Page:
z: E(25, 4) = 25 + 4⁴ mod 26 = 21
a: E(0, 5) = 0+4⁵ mod 26 = 10
r: E(17, 6) = 17+4⁶ mod 26 = 5
In all, this gives the obfuscated string “gqqvkf”. Interestingly, and as intended, “a” maps to two different values, and two different values map to the same value 16 (or the letter “q”).

Shifting-amount cycles and alphabet size

Consider now the instance where we wish to obfuscate “caezarcaezar” by 4. We already know that the obfuscated string will start with “gqqvkf”. So let’s compute the remainder of the string:
c: E(2, 7) = 2 + 4⁷ mod 26 =6
a: E(0, 8) = 0 + 4⁸ mod 26 =16
e: E(4, 9) = 4 + 4⁹ mod 26 =16
z: E(25, 10) = 25 + 4¹⁰ mod 26 =21
a: E(0, 11) = 0 + 4¹¹ mod 26 =10
c: E(17, 12) = 17 + 4¹² mod 26 =5

Uh oh. It seems that we are beginning to repeat values. Calculating:
4^k mod 26 for different values of k yields why:
4¹ mod 26 = 4
4² mod 26 = 16
4³ mod 26 = 12
4⁴ mod 26 = 22
4⁵ mod 26 = 10
4⁶ mod 26 = 14
4⁷ mod 26 = 4
4⁸ mod 26 = 16
And so on. Indeed, we are caught in a cycle. This may not seem too bad, but it does add some predictability, which is what we didn’t want. However, we can’t avoid it completely; after-all, there can at most be 26 different values mod 26, after which it will repeat. So, we wish to choose a shifting-amount such that the cycle length is maximized. As it turns out, the longest possible cycle for the modulo 26 is of length 12 (which you get by using 7 for shift-value). This we know from group theory, as we, even though I haven’t talked about it, are actually working in what is known as a multiplicative group modulo n, with n being 26. Unless you’re interested in the math (if you are, go read the Wikipedia article), it’s mostly important to know that the longest cycle for a number n is equal to the number of integers less than n for which n shares no common divisors (this is known as Euler’s totient function). E.g., 26 = 2*13, so any even number less than 26 (there are 12) will share a divisor (2), 13 will share a divisor (13) and the trivial 1 will share a divisor, giving 14 numbers for which 26 shares a divisor. Indeed, 26–14 = 12, giving the longest possible cycle length.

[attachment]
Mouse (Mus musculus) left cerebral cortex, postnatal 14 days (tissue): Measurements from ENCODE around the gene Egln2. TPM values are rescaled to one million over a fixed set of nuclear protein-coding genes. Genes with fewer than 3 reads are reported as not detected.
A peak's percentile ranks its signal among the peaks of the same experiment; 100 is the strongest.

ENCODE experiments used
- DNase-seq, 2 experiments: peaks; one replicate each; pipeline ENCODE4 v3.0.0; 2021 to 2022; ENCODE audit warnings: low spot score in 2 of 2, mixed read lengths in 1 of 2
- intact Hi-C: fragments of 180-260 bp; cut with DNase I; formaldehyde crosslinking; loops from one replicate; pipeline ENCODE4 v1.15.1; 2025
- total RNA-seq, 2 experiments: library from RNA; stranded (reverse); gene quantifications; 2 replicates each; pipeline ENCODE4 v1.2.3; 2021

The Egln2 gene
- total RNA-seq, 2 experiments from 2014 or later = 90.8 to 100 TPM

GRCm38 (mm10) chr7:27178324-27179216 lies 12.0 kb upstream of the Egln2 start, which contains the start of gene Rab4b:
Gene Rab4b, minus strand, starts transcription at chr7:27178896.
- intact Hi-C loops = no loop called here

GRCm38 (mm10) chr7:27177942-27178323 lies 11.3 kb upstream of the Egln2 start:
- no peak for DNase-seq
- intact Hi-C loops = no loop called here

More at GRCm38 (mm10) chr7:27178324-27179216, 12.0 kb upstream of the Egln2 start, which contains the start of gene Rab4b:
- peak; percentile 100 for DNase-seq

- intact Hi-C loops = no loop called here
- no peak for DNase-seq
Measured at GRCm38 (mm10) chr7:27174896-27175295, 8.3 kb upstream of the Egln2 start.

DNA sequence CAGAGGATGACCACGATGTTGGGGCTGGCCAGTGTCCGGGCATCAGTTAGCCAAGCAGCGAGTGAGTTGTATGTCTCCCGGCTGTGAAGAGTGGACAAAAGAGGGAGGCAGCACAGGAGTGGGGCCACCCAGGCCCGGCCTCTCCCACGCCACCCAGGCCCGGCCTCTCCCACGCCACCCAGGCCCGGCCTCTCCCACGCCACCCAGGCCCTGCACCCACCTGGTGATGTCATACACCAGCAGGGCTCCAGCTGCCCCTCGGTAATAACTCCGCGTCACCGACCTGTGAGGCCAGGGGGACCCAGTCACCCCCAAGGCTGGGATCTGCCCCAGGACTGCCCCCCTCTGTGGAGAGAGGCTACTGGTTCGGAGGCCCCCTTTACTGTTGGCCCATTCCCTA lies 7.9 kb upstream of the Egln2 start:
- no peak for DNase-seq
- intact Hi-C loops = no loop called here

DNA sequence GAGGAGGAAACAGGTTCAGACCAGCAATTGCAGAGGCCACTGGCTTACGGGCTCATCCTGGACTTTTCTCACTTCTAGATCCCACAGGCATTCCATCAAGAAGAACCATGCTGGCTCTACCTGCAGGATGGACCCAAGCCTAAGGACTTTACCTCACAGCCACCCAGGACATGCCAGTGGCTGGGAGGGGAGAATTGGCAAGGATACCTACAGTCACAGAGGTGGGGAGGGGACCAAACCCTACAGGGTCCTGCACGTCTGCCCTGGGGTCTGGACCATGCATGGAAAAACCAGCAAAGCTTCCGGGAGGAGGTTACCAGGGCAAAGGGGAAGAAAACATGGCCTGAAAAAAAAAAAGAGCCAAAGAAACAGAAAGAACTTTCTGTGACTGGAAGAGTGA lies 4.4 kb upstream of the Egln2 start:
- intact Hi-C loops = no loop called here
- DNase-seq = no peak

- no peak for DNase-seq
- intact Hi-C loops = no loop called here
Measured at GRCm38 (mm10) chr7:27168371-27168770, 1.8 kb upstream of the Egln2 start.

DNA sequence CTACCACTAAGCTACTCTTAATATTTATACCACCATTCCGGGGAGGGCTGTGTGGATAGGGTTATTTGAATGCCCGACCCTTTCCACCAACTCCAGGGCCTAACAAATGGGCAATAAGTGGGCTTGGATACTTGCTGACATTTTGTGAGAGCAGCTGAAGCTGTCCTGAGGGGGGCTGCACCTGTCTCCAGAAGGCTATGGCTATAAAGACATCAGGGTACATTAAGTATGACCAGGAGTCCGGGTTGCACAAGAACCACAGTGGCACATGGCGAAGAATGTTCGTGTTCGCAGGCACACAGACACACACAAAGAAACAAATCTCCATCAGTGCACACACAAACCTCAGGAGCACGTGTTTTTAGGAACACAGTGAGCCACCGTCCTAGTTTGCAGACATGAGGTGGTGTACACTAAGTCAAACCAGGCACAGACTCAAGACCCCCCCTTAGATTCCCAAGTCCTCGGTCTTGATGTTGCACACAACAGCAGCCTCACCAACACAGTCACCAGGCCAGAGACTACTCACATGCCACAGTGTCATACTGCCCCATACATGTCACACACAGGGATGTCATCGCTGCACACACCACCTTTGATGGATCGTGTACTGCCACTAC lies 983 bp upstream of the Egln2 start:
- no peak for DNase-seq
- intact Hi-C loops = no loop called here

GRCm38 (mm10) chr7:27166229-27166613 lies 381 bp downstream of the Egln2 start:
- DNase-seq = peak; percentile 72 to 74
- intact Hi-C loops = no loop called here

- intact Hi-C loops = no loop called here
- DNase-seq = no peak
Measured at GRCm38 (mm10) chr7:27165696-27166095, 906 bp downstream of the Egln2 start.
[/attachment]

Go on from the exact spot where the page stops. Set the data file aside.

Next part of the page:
To get longer cycles, we wish to work modulo a different number, preferably one such that there are no numbers below it for which it shares common divisors, except for the number 1, as this will minimize the number of numbers for which a common divisor is shared. It thus follows, that in order to optimize the cycle length, we must work modulo a prime number. And we can do that by extending our alphabet to also include the characters !/#, so that the size of the alphabet (lowercase letters and three special characters) is now of length 29, a prime number.
A note here is that not all shifting-amounts maximizes cycle lengths. Recall that 4 and 7 gave different lengths modulo 26. We can optimize by finding a number, n, such that modulo some prime number p:
n^((p-1)/2) mod p = p-1
If you wish to try, using the number 2 as the shifting-amount will give a cycle length of 28 for an alphabet of size 29. Verify this by calculating 2¹⁴ mod 29 = 28.

Picking a number for shifting-amount

I touched upon how different shifting-amounts would yield different cycle lengths, and how we could simply pick another to get better cycle lengths. However, there is also a different and more threatening problem which is to be considered when choosing how much to shift by, and that is that we will quickly use the same numbers.
Consider once more the alphabet of lowercase English letters, in which there are 26 letters, and that we still use 4 for shifting. Let’s play around with the letter “caezar” once more and obfuscate them a few times:
- 0th iteration: caezar
- 1st iteration: gqqvkf

- 12th iteration: yksdqd
- 13th iteration: caezar